What kinds of information and insights did it give you about the usability of the prototype?


Observing the physical behaviour of a user as they are undertaking a task was extremely useful as it made me attend to non-verbal cues. Physical cues rarely lie, and can be more telling than verbal behaviour. Physical expressions can reveal pain points for the user which they may not necessarily articulate.

As the user being observed, it became apparent that I was showing frustration in my face that I was not necessarily voicing. Therefore attending to physical cues during a user evaluation can give you critical insight into what’s frustrating about the prototype, or what’s pleasurable to use about the prototype.


As the user, Thinking Aloud was extremely helpful because it helped me to clarify my own mental processes and the models that I used to navigate a website, for example. The types of information it gave me included whether  the prototype was easy to use, whether it cohered with my expectations, whether I thought there was anything missing, whether I understood the function of everything that was presented to me.

Listening to another user verbalise their own thoughts was similarly helpful in gaining insights as to the mental processes they went through in trying to accomplish the task. This gives you an insight into the underlying assumptions and mental models they have in their head, which they have gained with past experiences. This gives the tester useful information about affordances and consistency.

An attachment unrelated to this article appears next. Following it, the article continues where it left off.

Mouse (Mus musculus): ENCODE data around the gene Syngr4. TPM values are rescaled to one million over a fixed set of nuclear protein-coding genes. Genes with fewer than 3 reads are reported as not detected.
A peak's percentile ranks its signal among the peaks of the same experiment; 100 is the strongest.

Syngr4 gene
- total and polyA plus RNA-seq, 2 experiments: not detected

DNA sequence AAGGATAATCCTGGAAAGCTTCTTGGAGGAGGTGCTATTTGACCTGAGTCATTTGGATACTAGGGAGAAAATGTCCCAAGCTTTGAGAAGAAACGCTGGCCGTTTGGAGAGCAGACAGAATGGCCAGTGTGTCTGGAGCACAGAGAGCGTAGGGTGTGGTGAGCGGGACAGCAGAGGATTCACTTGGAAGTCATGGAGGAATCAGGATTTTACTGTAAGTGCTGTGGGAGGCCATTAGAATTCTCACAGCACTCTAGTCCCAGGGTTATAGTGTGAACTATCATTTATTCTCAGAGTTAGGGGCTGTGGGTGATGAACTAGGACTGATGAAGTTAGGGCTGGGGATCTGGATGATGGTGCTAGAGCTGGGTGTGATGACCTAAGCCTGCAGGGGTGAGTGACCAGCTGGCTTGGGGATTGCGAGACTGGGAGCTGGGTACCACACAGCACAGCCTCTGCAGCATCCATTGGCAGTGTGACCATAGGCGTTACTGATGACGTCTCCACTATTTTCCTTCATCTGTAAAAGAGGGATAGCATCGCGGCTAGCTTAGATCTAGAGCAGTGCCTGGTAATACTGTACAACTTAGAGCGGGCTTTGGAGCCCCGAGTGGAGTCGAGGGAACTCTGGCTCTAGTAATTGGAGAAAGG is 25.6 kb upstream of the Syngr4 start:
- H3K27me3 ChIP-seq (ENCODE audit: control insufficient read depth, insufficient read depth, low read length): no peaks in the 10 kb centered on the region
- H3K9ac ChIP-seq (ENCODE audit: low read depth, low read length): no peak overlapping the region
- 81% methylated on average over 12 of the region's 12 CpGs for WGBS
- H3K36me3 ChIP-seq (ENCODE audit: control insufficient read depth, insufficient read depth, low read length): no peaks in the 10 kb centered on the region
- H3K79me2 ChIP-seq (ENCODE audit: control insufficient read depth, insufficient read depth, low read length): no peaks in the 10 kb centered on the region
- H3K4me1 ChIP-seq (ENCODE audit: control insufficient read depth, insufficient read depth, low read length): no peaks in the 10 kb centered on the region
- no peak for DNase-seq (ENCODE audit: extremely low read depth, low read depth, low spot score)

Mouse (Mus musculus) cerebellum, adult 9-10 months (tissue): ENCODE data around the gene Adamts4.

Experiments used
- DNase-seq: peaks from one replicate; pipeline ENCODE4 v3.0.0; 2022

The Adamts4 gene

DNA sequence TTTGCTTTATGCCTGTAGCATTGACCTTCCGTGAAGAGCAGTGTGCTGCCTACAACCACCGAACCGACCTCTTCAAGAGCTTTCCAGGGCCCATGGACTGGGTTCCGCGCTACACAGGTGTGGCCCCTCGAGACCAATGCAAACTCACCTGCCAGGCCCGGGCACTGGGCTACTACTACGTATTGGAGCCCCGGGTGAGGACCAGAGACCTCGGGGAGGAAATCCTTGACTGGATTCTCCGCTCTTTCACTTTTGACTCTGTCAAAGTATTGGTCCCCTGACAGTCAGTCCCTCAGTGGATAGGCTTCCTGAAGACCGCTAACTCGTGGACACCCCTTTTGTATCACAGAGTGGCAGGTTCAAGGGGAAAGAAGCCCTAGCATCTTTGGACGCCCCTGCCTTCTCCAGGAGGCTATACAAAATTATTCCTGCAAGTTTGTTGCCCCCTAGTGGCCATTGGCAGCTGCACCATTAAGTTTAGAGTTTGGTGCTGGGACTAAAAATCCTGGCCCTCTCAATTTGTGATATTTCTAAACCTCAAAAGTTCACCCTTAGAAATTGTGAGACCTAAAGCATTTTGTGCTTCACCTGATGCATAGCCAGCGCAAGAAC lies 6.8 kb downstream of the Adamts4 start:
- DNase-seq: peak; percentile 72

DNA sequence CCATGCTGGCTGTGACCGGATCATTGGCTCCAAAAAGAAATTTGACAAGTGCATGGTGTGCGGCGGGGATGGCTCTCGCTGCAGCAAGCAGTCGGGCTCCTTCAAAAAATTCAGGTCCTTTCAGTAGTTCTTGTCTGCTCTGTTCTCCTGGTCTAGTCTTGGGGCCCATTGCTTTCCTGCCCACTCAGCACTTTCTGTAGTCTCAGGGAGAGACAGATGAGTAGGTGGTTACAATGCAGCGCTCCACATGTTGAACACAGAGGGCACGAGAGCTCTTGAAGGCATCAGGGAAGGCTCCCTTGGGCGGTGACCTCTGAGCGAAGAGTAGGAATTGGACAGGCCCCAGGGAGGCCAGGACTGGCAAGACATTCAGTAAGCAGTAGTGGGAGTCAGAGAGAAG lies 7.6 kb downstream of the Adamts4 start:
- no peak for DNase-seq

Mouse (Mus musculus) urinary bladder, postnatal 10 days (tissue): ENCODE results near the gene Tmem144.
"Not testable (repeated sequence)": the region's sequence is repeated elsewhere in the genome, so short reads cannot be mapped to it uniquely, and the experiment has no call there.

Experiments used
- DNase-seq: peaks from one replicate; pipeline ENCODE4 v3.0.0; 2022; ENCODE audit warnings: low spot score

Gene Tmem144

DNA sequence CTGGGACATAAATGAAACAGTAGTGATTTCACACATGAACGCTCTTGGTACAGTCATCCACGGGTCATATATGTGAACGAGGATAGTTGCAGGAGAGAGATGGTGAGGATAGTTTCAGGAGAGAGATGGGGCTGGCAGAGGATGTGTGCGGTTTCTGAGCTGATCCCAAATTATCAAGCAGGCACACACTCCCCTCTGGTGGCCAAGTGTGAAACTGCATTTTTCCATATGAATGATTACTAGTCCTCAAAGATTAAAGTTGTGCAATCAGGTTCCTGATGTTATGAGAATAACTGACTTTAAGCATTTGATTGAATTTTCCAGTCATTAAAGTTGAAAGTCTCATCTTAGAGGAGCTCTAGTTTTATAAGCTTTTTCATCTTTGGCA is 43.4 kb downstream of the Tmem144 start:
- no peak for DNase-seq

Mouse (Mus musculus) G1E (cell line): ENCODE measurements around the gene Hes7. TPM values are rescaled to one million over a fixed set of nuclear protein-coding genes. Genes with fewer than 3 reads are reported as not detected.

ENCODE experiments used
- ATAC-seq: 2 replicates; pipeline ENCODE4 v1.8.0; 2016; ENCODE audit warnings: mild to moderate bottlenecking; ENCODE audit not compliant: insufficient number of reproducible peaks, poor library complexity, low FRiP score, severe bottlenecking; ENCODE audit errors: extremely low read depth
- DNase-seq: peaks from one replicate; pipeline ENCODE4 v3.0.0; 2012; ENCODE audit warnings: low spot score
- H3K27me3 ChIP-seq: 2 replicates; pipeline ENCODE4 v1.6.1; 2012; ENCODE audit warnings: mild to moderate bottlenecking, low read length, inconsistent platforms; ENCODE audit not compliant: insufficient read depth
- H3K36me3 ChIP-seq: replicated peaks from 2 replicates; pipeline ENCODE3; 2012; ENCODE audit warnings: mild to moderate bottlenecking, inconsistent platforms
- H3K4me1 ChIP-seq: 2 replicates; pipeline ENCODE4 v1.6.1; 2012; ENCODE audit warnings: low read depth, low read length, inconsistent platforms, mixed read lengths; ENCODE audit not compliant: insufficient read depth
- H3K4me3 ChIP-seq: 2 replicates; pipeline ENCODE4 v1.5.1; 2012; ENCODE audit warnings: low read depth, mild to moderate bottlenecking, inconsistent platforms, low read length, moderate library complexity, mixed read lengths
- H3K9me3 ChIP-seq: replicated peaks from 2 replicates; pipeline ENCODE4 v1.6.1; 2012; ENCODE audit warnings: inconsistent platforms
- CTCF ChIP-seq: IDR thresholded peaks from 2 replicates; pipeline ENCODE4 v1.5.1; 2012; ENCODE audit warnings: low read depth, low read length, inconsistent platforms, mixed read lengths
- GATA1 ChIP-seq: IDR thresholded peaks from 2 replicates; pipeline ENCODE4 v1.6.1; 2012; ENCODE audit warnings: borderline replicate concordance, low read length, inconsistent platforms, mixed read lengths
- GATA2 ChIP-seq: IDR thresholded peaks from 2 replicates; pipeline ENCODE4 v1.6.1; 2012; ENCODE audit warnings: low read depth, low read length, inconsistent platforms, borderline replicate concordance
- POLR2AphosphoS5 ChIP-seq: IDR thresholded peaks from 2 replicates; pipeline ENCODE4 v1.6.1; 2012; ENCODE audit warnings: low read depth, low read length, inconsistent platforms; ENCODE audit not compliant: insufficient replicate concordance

What were aspects of the technique that worked well or were frustrating?


As the user, thinking aloud can sometimes be difficult because it can be hard to clearly articulate your thoughts and impressions. You have to get over a certain level of self-consciousness. There are many things you take for granted, which you may not feel you need to voice. Or you may have too many thoughts about what you see, and you are unsure which ones are strictly relevant to the tester.


It was difficult to record non-verbal behaviour in real-time because it is so dynamic. Therefore taking a video and playing it back may be the best method to accurately capture this data. Also it is unclear to what extent observing non-behaviour would be useful without the aid of thinking aloud. Using behavioural data to supplement thinking aloud might be the best practice.

Recording the data in the format provided allowed us to quantify the data, which actually gives us quantitative data — this can give us the data upon which to base our design decisions.

Overall, the experience of evaluation reinforced the value of user testing and showed me how useful it could be in the iteration process. Conducting user evaluations is a critical source of feedback. Doing it with “expert” users like fellow classmates was a vital source of feedback as they can give you highly informed critiques.